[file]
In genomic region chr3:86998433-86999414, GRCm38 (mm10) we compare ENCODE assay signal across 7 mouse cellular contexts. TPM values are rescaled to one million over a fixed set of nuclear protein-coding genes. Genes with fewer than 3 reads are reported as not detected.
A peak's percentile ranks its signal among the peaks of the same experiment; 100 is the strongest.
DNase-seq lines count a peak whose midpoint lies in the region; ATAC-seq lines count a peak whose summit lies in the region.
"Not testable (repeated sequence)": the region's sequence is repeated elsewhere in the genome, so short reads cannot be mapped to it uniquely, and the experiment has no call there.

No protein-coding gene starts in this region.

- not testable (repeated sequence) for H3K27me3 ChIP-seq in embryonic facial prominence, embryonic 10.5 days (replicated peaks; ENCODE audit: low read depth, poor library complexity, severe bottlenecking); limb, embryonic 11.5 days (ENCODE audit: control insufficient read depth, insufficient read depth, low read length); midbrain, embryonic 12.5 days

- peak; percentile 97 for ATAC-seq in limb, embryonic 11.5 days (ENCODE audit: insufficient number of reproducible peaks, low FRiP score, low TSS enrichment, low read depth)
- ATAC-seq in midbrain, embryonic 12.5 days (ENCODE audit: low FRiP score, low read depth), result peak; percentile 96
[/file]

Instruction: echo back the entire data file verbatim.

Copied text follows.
In genomic region chr3:86998433-86999414, GRCm38 (mm10) we compare ENCODE assay signal across 7 mouse cellular contexts. TPM values are rescaled to one million over a fixed set of nuclear protein-coding genes. Genes with fewer than 3 reads are reported as not detected.
A peak's percentile ranks its signal among the peaks of the same experiment; 100 is the strongest.
DNase-seq lines count a peak whose midpoint lies in the region; ATAC-seq lines count a peak whose summit lies in the region.
"Not testable (repeated sequence)": the region's sequence is repeated elsewhere in the genome, so short reads cannot be mapped to it uniquely, and the experiment has no call there.

No protein-coding gene starts in this region.

- not testable (repeated sequence) for H3K27me3 ChIP-seq in embryonic facial prominence, embryonic 10.5 days (replicated peaks; ENCODE audit: low read depth, poor library complexity, severe bottlenecking); limb, embryonic 11.5 days (ENCODE audit: control insufficient read depth, insufficient read depth, low read length); midbrain, embryonic 12.5 days

- peak; percentile 97 for ATAC-seq in limb, embryonic 11.5 days (ENCODE audit: insufficient number of reproducible peaks, low FRiP score, low TSS enrichment, low read depth)
- ATAC-seq in midbrain, embryonic 12.5 days (ENCODE audit: low FRiP score, low read depth), result peak; percentile 96